Sunday, December 30, 2007

THE LORELY’S GRASP (1974) d. Amando de Ossorio

Reviewed by Rick Trottier

Fables, Folklore and Fairy Tales have long been the wellspring from which modern literature, paintings and films have derived their inspiration. Using any ancient legend as the basis for a screenplay can be a powerful tool, for mythological creatures and tales play upon some of the most primal human responses. Setting a folktale-based narrative in the present and juxtaposing modern imagery with primordial myths can be a gamble, but when it’s done right, the payoff can be substantial. Amando de Ossorio’s THE LORELY’S GRASP overcomes some obvious faults and plays upon its considerable strengths to be an entertaining experience.

Set in the Rhine Valley, THE LORELY’S GRASP is the tale of a town and a girls’ school struggling with superstitious fears and mounting scientific evidence that the legendary Siren Lorelei is real and is killing the inhabitants in her quest for human hearts. To protect their charges, the teachers of the girl’s school hire a hunter to protect the grounds, but it seems that nothing can halt the bloodshed. Before long, hunter, teacher and Siren are caught up in a triangle of love and violence where hearts and souls hang in the balance.

THE LORELY’S GRASP has many superb elements, most notably its camera-work, sets and cast. The enchanting Helga Line and the hypnotic Silvia Tortosa torch the Silver Screen with their smoldering glamour and beauty. While both actresses were equally incandescent in HORROR EXPRESS, there they had secondary roles. In THE LORELY’S GRASP, these two are the central figures, the perfect compliment to Tony Kendall’s insouciant charm. Set amid scenes of grandiose, modern Euro-architecture and haunting ruins of past splendors and filmed in lavish color, THE LORELY’S GRASP is a feast for the eyes. Coupled with the dream-like incidental music and some truly spine-chilling scenes of the killer stalking helpless beauties from the hedgerows, this film has atmosphere to spare. All this is too the good, for the story has its gaps and logic is lacking at times as well. For the viewer who is looking for a story of such cohesive strength that it would stand up to the scrutiny of a Calculus professor armed with his slide rule, you may be disappointed. While the film is set in Germany, the landscapes are Spanish of course and if you are looking for location shots of Deutschland, they are not to be found, only stock footage of castles and boats on the Rhine. All of these breaches in reason add to the allure of this picture. If you let the luxuriant backdrop of European vistas and even more luscious European starlets sweep you away on its glittering tide, the effects are pleasant and lasting.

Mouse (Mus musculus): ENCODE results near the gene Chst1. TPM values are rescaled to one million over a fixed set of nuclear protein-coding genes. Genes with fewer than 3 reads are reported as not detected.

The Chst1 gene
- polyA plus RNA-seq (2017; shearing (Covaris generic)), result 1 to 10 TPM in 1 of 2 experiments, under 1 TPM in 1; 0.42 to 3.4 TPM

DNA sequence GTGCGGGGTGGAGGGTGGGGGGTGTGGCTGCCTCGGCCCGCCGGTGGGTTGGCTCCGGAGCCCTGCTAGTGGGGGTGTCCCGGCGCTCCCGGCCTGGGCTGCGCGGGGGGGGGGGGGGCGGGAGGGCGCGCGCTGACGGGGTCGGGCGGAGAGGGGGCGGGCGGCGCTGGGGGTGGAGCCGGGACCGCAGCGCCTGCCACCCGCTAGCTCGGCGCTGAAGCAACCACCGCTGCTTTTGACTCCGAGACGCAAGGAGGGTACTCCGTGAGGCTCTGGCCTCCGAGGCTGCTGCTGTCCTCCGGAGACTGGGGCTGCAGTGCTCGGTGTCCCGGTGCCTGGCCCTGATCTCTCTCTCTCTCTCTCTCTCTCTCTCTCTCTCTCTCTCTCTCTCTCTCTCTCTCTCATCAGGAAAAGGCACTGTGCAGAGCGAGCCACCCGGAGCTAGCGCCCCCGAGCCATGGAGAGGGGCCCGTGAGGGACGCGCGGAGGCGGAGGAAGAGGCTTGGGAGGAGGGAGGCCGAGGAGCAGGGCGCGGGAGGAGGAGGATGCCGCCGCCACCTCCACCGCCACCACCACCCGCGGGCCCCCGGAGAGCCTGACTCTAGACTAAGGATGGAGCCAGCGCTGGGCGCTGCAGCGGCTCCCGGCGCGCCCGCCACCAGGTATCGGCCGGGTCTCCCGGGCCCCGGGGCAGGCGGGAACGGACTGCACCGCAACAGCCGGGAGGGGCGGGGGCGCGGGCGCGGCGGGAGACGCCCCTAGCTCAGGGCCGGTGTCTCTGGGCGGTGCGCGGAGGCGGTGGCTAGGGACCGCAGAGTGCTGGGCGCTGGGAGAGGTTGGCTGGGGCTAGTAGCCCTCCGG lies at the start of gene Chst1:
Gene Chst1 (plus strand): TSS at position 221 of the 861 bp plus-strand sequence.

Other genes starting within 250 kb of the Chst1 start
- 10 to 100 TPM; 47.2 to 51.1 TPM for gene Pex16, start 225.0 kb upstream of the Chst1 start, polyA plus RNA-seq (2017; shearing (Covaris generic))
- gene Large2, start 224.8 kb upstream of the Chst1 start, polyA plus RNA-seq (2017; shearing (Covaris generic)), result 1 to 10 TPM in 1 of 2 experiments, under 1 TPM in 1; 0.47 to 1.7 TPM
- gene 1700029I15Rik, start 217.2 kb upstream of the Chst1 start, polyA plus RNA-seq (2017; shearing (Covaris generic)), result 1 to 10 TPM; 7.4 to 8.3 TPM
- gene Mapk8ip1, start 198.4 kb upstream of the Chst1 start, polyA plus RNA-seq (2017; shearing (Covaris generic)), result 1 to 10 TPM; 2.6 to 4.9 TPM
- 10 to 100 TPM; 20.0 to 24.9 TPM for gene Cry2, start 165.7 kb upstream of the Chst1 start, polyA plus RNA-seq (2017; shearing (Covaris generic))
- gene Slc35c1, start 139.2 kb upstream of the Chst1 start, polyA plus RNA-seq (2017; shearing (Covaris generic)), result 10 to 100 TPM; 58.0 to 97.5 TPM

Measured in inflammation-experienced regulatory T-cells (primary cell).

THE LORELY’S GRASP is a disc with a fairly thin extras menu including a small stills gallery, the original Spanish credits sequence and the U.S. theatrical trailer. There are two audio tracks though, the English dubbed track and elegant Castilian track with English subtitles. However, the liner notes are a treasure trove of information about Helga Line, Silvia Tortosa, Tony Kendall and Amando de Ossorio’s production of the film. Helga Line lore is not easy to come by and the fascinating anecdotes sprinkled throughout the notes about the principal cast and crew are quite enticing. While an interview with one of the cast members would have been nice addition the extras, the copious details of the liner notes make up for the lack.

Looking better than it has ever done, presented in its widescreen format and with its proper language track, THE LORELY’S GRASP is a bright gem worth digging for. It is not the finest example of Euro-Horror ever made, but if we use the analogy of jewels, it is a semi-precious stone like an amethyst; beautiful, sophisticated and worthy of being treasured.

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